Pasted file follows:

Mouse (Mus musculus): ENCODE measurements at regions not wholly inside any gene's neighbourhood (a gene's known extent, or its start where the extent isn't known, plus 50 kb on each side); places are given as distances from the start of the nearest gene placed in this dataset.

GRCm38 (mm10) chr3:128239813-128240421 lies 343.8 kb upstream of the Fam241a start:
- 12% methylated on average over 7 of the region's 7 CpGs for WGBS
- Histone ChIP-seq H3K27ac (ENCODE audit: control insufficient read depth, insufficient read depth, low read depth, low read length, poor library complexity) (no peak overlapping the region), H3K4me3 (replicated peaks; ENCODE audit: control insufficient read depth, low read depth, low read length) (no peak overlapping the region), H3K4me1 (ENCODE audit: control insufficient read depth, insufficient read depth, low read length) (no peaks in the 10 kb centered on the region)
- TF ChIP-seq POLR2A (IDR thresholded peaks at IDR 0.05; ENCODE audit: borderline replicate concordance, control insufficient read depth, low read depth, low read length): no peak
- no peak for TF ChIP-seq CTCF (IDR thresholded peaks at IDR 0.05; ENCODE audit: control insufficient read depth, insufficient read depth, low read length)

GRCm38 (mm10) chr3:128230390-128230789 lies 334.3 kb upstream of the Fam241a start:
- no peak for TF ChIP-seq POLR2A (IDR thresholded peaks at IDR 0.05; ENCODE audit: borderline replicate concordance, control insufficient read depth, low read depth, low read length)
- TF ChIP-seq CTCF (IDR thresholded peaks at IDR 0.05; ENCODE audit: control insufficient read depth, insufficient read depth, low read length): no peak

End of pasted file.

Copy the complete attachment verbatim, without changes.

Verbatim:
Mouse (Mus musculus): ENCODE measurements at regions not wholly inside any gene's neighbourhood (a gene's known extent, or its start where the extent isn't known, plus 50 kb on each side); places are given as distances from the start of the nearest gene placed in this dataset.

GRCm38 (mm10) chr3:128239813-128240421 lies 343.8 kb upstream of the Fam241a start:
- 12% methylated on average over 7 of the region's 7 CpGs for WGBS
- Histone ChIP-seq H3K27ac (ENCODE audit: control insufficient read depth, insufficient read depth, low read depth, low read length, poor library complexity) (no peak overlapping the region), H3K4me3 (replicated peaks; ENCODE audit: control insufficient read depth, low read depth, low read length) (no peak overlapping the region), H3K4me1 (ENCODE audit: control insufficient read depth, insufficient read depth, low read length) (no peaks in the 10 kb centered on the region)
- TF ChIP-seq POLR2A (IDR thresholded peaks at IDR 0.05; ENCODE audit: borderline replicate concordance, control insufficient read depth, low read depth, low read length): no peak
- no peak for TF ChIP-seq CTCF (IDR thresholded peaks at IDR 0.05; ENCODE audit: control insufficient read depth, insufficient read depth, low read length)

GRCm38 (mm10) chr3:128230390-128230789 lies 334.3 kb upstream of the Fam241a start:
- no peak for TF ChIP-seq POLR2A (IDR thresholded peaks at IDR 0.05; ENCODE audit: borderline replicate concordance, control insufficient read depth, low read depth, low read length)
- TF ChIP-seq CTCF (IDR thresholded peaks at IDR 0.05; ENCODE audit: control insufficient read depth, insufficient read depth, low read length): no peak